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Zadah & Zella Hobson - (1894)

HOBSON

Posted By: Pat Hochstetler (email)
Date: 3/1/2008 at 17:28:09

Winterset Madisonian, Winterset, Iowa
January 19, 1894, page 7

DEATH IN THE FLAMES

The two Children of Mr. and Mrs. P. S. Hobson Meet that Terrible Fate at Their Home in Des Moines.

Word came to Winterset by telephone last Saturday forenoon that the dwelling house occupied by Mr. and Mrs. P. S. Hobson and their two children, two little girls, Zadah, little past three years of age, and Zella, between one and two, had burned, causing the death of their little ones.

The family moved to Des Moines only about a year ago. Mr. H. is a son of ex-Coroner J. M. Hobson, and his wife is a daughter of Mr. and Mrs. D. J. Morris, of this city. They lived at or near the corner of West 6th and Chestnut streets.

The facts of the terrible catastrophe, as nearly as can be known, are about as follows: Mr. Hobson had gone to his work in the morning as usual, leaving the family all well and happy. They lived in the second story, the lower rooms, or basement being occupied by other parties. About 11 o’clock Mrs. Hobson stepped over to a neighbor’s house, about twenty feet away, on an errand, leaving the baby by the sofa, and the other child just inside the kitchen. She was gone but a few moments, in fact did not sit down at all, but stood with one hand holding the door while she spoke of the object of her call. When she got back to her own door she was horrified to see smoke and flames issuing from the room where the children were left. The alarm was given. She tried desperately to fight her way into the room and rescue the children, but to no avail. Firemen and others were soon on the scene. One fireman, after repeated efforts, searching three different rooms, finally found the dead bodies of the children, charred and blackened with the fire. They were in the same room in which their mother had left them.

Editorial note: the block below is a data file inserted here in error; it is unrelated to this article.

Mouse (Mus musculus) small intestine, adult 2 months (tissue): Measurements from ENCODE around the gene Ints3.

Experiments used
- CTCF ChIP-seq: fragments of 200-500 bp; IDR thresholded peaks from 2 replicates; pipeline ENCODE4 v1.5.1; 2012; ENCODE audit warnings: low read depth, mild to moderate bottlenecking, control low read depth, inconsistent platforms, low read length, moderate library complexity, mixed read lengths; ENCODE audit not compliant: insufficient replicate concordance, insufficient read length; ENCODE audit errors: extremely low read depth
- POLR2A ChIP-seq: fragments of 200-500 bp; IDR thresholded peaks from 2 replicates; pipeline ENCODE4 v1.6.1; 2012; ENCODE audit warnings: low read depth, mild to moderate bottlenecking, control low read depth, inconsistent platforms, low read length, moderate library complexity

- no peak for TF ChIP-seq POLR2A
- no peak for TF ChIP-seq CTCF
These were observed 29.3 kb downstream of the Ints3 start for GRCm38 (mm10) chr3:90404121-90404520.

Two theories were held with regard to the fire. There was no fire in the room when Mrs. Hobson left. One theory is that they got possession of matches and in their play struck them, and accidentally set fire to their clothing or some combustible material in the room. Another theory is that the fire originated in the basement rooms occupied by others, and found its way through the floor. But the real facts can never be known.

The grief of the distracted parents was heart-rending. Death in any form is terrible in such a form its terrors are aggravated a thousand fold. The remains were brought to Winterset for interment, and the funeral services were held in the Methodist church Sunday afternoon. The sympathy of the whole community for Mr. and Mrs. Hobson is heart-felt and sincere. Every kindness was shown to them that could be shown. Yet none but those who have met affliction, can realize how little even the sympathy of friends and neighbors can assuage grief, grateful as it is to the wounded heart.


 

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